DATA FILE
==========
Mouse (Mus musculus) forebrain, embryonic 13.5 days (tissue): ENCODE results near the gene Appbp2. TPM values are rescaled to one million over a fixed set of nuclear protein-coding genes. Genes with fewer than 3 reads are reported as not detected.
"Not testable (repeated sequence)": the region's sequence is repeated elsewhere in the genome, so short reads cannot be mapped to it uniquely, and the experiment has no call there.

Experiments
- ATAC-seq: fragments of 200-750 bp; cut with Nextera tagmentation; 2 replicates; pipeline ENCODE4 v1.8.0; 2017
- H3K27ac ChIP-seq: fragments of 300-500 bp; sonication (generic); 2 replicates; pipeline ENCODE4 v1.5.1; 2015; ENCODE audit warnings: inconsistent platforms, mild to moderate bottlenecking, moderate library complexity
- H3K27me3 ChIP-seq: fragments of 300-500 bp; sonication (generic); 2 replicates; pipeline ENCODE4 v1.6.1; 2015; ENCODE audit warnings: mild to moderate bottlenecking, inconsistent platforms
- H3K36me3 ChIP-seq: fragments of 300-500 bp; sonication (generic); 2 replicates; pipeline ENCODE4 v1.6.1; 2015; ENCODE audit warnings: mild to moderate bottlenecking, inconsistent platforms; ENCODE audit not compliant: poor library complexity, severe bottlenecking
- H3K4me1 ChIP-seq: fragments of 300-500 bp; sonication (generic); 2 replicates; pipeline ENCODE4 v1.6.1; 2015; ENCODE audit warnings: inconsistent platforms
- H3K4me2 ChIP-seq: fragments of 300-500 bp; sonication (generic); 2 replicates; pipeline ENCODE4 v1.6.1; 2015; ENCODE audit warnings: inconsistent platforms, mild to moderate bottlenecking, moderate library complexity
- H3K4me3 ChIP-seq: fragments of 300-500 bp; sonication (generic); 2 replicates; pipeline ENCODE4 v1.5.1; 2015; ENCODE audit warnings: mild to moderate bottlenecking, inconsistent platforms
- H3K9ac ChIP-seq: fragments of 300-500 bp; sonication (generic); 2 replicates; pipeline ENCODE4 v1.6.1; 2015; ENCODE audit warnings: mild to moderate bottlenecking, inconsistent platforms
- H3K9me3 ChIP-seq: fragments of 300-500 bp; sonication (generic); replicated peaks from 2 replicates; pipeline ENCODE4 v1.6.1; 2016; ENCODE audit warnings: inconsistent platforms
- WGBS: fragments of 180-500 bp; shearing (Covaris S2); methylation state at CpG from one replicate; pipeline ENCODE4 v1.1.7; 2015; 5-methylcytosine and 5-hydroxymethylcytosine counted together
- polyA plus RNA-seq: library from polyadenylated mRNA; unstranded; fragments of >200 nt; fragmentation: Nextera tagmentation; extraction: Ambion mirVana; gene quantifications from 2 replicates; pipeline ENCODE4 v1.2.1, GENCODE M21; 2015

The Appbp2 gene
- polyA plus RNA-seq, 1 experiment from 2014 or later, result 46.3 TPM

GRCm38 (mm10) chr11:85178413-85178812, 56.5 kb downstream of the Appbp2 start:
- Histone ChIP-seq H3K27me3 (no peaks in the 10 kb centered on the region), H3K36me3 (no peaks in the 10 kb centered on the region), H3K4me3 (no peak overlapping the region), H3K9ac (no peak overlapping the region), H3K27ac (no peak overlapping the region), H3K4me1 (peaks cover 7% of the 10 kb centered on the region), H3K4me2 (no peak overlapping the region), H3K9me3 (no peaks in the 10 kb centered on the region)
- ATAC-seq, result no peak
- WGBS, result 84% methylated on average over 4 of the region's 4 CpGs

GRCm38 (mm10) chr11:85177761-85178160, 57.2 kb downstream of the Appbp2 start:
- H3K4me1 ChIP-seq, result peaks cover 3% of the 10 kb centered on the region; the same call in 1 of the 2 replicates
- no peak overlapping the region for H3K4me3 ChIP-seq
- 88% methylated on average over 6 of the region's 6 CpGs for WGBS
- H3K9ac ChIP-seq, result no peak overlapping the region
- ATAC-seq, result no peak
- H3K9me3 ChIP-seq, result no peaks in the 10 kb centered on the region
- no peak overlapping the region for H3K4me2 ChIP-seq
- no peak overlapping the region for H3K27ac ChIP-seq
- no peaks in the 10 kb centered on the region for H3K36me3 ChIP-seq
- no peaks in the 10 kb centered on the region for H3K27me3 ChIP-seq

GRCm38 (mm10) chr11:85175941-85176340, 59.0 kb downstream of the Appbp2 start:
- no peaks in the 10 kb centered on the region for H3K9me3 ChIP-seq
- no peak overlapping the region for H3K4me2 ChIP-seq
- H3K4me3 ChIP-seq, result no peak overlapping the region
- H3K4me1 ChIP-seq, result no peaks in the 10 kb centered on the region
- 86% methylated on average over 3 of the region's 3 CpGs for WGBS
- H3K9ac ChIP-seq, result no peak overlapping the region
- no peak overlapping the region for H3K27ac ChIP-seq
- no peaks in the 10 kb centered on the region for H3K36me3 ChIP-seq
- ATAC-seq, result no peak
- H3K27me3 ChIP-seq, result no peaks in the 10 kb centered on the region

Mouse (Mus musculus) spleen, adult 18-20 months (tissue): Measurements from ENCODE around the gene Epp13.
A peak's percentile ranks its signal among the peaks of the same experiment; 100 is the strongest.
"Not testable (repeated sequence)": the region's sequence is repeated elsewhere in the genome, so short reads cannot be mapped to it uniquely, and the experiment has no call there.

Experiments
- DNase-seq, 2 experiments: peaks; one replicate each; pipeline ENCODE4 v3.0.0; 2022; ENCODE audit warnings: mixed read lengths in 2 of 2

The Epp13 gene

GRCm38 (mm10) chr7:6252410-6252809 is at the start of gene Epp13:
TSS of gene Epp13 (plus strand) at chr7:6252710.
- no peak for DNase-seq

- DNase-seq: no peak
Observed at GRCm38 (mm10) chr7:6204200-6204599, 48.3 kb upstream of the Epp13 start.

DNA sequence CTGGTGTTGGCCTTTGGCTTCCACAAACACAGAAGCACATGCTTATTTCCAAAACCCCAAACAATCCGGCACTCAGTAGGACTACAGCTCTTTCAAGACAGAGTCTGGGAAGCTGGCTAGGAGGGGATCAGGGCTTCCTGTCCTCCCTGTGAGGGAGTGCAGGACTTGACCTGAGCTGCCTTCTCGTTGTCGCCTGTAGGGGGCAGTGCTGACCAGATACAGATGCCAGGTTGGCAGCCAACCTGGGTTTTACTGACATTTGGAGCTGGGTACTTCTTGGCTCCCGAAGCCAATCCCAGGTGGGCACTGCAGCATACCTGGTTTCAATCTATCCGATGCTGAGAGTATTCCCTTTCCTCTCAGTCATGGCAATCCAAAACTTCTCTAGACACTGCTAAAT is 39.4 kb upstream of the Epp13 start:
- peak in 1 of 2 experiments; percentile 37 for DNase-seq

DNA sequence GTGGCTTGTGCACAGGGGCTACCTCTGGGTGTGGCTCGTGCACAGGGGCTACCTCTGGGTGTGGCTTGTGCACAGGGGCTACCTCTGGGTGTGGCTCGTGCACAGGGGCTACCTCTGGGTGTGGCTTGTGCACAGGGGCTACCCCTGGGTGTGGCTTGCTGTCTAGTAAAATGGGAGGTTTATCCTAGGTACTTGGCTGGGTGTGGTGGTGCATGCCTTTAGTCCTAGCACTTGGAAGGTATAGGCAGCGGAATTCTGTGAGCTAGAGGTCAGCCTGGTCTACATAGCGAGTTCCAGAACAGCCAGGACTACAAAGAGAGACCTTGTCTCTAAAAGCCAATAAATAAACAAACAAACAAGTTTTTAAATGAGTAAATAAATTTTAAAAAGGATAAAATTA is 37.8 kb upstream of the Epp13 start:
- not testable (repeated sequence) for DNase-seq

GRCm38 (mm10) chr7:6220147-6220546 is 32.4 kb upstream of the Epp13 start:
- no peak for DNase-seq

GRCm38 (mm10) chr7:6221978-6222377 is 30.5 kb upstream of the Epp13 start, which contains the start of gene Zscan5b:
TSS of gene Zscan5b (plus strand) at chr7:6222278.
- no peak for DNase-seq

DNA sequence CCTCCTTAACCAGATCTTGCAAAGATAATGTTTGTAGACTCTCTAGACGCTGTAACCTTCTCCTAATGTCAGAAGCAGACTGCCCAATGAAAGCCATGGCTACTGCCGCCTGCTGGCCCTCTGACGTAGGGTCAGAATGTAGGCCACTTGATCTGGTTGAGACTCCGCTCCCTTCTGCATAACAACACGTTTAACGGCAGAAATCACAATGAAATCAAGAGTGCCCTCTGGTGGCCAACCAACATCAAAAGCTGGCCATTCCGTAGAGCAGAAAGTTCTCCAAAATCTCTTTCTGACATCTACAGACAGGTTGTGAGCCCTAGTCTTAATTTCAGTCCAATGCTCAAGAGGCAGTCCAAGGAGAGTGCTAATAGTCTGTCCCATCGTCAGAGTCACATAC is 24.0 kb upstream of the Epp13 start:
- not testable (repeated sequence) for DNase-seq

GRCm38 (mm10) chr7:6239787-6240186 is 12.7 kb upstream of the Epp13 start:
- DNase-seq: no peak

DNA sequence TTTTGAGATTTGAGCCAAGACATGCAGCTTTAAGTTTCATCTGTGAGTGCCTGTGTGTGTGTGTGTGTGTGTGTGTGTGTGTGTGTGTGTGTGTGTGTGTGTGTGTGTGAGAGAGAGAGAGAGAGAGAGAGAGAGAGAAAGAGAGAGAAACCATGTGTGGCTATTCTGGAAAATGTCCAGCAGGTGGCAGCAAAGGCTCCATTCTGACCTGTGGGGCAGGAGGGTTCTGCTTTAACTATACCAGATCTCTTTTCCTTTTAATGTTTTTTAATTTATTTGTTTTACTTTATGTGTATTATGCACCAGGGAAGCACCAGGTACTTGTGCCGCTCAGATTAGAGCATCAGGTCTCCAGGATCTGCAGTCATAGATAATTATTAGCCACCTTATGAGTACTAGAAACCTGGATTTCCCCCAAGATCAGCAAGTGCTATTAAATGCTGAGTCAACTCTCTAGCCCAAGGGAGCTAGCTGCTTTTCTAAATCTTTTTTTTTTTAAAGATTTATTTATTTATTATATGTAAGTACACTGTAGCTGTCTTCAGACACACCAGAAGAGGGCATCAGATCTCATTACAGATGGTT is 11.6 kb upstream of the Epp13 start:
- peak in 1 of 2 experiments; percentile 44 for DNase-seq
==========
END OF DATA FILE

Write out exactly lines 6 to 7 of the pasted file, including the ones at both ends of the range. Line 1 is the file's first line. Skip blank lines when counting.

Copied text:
- H3K27me3 ChIP-seq: fragments of 300-500 bp; sonication (generic); 2 replicates; pipeline ENCODE4 v1.6.1; 2015; ENCODE audit warnings: mild to moderate bottlenecking, inconsistent platforms
- H3K36me3 ChIP-seq: fragments of 300-500 bp; sonication (generic); 2 replicates; pipeline ENCODE4 v1.6.1; 2015; ENCODE audit warnings: mild to moderate bottlenecking, inconsistent platforms; ENCODE audit not compliant: poor library complexity, severe bottlenecking